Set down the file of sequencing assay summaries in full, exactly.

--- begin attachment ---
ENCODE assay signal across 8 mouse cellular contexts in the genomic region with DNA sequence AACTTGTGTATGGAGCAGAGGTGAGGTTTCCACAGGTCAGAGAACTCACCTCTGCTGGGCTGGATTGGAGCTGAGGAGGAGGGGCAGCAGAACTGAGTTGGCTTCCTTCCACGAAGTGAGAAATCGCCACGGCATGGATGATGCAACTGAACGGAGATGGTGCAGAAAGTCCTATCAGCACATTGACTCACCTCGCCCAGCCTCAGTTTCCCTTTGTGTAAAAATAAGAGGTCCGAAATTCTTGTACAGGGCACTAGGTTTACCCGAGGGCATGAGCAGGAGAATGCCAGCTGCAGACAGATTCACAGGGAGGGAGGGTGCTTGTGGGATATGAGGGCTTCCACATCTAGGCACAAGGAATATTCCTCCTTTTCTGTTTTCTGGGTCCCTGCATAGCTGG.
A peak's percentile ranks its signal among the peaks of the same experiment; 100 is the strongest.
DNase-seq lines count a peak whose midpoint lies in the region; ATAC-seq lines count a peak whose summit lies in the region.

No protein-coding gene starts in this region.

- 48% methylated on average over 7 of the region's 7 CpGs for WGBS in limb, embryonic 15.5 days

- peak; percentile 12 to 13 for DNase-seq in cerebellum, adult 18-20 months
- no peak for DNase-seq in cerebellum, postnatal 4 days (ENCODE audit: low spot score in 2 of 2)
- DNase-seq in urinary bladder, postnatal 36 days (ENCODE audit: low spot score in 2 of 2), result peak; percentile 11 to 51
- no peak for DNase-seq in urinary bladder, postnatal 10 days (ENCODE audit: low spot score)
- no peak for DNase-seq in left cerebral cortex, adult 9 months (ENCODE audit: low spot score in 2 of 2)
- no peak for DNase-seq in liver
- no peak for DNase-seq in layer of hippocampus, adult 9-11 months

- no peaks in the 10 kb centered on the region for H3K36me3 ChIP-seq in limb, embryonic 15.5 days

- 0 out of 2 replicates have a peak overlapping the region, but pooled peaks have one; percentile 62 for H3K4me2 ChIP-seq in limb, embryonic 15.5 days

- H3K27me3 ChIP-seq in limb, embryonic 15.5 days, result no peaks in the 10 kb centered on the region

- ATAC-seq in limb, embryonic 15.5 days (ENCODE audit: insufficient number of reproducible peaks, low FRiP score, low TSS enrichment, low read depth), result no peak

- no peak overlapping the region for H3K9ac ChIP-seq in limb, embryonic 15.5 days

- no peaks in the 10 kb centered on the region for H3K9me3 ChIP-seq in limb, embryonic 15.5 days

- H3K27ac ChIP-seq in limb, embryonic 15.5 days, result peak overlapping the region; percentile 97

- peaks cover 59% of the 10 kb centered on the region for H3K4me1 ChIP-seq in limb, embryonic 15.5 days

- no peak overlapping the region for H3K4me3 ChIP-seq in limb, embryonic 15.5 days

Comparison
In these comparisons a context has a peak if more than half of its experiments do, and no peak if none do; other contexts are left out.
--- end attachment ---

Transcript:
ENCODE assay signal across 8 mouse cellular contexts in the genomic region with DNA sequence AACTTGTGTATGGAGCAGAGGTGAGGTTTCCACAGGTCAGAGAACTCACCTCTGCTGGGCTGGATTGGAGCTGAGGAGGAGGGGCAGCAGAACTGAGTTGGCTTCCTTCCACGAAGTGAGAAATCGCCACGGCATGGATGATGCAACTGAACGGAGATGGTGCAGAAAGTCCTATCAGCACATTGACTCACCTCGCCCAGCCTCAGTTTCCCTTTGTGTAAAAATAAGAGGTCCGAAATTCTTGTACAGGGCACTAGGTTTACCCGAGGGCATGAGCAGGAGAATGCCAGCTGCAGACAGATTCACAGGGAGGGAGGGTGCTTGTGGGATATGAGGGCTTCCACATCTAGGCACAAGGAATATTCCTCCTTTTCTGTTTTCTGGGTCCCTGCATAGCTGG.
A peak's percentile ranks its signal among the peaks of the same experiment; 100 is the strongest.
DNase-seq lines count a peak whose midpoint lies in the region; ATAC-seq lines count a peak whose summit lies in the region.

No protein-coding gene starts in this region.

- 48% methylated on average over 7 of the region's 7 CpGs for WGBS in limb, embryonic 15.5 days

- peak; percentile 12 to 13 for DNase-seq in cerebellum, adult 18-20 months
- no peak for DNase-seq in cerebellum, postnatal 4 days (ENCODE audit: low spot score in 2 of 2)
- DNase-seq in urinary bladder, postnatal 36 days (ENCODE audit: low spot score in 2 of 2), result peak; percentile 11 to 51
- no peak for DNase-seq in urinary bladder, postnatal 10 days (ENCODE audit: low spot score)
- no peak for DNase-seq in left cerebral cortex, adult 9 months (ENCODE audit: low spot score in 2 of 2)
- no peak for DNase-seq in liver
- no peak for DNase-seq in layer of hippocampus, adult 9-11 months

- no peaks in the 10 kb centered on the region for H3K36me3 ChIP-seq in limb, embryonic 15.5 days

- 0 out of 2 replicates have a peak overlapping the region, but pooled peaks have one; percentile 62 for H3K4me2 ChIP-seq in limb, embryonic 15.5 days

- H3K27me3 ChIP-seq in limb, embryonic 15.5 days, result no peaks in the 10 kb centered on the region

- ATAC-seq in limb, embryonic 15.5 days (ENCODE audit: insufficient number of reproducible peaks, low FRiP score, low TSS enrichment, low read depth), result no peak

- no peak overlapping the region for H3K9ac ChIP-seq in limb, embryonic 15.5 days

- no peaks in the 10 kb centered on the region for H3K9me3 ChIP-seq in limb, embryonic 15.5 days

- H3K27ac ChIP-seq in limb, embryonic 15.5 days, result peak overlapping the region; percentile 97

- peaks cover 59% of the 10 kb centered on the region for H3K4me1 ChIP-seq in limb, embryonic 15.5 days

- no peak overlapping the region for H3K4me3 ChIP-seq in limb, embryonic 15.5 days

Comparison
In these comparisons a context has a peak if more than half of its experiments do, and no peak if none do; other contexts are left out.